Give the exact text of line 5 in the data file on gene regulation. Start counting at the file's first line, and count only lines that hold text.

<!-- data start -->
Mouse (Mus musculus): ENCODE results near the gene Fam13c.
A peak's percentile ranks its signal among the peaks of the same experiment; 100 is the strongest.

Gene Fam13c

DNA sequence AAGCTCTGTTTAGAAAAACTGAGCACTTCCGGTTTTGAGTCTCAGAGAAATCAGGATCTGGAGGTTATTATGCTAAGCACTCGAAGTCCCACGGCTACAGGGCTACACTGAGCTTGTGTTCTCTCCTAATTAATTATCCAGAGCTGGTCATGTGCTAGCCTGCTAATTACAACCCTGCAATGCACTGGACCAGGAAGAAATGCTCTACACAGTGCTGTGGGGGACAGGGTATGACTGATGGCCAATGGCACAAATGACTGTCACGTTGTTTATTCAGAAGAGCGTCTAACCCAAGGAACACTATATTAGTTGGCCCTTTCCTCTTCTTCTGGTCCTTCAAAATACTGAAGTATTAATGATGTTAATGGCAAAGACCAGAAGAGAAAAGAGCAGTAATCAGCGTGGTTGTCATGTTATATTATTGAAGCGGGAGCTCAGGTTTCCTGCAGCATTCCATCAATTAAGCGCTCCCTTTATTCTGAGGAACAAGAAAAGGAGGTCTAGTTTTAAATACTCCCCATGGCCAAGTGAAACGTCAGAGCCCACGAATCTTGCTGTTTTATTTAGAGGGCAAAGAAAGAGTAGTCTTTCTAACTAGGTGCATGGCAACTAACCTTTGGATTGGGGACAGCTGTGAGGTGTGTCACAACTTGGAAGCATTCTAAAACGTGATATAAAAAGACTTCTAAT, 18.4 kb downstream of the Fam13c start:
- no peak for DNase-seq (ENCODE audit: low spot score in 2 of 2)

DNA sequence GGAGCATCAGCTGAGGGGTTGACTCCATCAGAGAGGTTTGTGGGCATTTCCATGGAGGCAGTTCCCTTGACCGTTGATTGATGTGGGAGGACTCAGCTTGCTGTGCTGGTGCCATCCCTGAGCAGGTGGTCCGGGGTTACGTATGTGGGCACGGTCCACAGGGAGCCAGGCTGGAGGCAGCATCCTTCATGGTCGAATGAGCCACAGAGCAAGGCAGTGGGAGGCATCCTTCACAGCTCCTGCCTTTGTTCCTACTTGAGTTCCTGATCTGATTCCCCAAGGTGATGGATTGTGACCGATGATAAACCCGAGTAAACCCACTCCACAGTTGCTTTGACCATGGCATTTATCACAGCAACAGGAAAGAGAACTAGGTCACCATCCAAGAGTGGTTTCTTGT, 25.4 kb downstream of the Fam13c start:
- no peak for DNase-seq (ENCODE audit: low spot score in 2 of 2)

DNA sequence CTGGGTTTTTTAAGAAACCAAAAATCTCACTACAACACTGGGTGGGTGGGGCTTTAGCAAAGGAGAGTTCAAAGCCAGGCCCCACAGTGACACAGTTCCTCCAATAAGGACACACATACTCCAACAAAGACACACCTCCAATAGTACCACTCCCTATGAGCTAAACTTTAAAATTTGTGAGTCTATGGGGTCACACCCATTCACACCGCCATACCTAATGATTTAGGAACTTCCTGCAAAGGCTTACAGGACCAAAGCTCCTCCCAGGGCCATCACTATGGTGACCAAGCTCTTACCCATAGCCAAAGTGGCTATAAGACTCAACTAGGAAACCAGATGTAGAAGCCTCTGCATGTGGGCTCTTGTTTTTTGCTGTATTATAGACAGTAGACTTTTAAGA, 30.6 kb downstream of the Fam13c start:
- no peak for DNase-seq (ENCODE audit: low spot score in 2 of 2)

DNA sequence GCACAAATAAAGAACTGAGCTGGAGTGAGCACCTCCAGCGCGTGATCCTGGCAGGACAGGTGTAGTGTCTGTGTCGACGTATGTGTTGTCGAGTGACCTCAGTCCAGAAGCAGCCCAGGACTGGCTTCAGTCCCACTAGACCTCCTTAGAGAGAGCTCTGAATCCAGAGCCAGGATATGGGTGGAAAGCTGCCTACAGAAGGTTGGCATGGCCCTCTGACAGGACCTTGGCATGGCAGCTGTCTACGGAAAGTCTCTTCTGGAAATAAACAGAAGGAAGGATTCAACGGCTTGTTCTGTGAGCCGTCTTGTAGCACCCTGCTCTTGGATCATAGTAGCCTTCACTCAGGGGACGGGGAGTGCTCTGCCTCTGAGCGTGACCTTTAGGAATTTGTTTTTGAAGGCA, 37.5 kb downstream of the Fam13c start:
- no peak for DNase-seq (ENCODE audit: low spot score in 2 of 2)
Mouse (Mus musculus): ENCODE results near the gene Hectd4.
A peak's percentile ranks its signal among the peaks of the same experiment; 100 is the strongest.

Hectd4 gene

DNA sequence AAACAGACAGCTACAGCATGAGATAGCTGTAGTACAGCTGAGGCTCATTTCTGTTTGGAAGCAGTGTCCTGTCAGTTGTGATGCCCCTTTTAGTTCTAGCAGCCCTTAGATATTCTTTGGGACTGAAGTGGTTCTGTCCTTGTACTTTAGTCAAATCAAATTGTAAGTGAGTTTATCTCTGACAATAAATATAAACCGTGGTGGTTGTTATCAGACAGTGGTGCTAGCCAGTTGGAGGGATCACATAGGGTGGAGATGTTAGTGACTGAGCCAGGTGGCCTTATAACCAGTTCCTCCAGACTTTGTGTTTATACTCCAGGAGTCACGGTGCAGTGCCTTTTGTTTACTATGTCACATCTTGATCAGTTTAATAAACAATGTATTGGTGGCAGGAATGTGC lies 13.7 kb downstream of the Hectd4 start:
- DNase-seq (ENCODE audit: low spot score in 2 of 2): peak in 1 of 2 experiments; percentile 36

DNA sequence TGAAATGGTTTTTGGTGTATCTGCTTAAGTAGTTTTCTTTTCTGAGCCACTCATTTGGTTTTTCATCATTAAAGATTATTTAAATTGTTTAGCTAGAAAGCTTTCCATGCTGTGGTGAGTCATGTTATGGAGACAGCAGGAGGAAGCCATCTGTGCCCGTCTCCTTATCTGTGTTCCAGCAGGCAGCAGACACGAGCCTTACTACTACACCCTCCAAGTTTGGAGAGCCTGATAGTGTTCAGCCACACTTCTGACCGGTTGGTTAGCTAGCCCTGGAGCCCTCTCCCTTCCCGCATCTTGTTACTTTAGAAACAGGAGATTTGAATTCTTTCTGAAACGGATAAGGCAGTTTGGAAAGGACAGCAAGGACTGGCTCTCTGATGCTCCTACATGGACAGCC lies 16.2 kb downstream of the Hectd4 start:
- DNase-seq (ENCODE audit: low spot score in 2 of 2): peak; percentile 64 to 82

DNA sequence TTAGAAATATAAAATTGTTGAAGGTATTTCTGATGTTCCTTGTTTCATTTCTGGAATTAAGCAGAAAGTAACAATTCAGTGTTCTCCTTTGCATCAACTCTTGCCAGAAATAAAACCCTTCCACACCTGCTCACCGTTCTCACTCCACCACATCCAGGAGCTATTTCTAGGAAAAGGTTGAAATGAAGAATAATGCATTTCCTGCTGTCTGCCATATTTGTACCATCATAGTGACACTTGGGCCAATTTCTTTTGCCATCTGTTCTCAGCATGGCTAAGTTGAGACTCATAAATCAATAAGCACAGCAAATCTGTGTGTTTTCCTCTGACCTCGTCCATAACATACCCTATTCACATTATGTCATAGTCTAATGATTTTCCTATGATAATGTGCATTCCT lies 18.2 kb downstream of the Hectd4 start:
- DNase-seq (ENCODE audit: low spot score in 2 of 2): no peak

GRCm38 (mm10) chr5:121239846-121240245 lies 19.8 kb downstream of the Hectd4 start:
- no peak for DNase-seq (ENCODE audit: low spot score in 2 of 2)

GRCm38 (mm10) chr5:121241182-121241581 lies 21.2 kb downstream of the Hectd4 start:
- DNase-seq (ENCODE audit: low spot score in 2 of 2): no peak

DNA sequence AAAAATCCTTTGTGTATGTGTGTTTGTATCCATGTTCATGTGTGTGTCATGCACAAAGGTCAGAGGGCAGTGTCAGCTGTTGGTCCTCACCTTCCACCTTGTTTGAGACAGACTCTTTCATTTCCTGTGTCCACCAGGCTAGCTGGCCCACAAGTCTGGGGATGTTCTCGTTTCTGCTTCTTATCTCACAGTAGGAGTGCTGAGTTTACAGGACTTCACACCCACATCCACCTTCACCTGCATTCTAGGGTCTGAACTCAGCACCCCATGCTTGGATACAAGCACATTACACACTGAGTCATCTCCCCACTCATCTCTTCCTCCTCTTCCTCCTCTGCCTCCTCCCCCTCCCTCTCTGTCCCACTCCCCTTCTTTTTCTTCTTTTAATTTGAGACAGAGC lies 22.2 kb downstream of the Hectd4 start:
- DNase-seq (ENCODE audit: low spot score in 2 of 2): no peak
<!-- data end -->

- no peak for DNase-seq (ENCODE audit: low spot score in 2 of 2)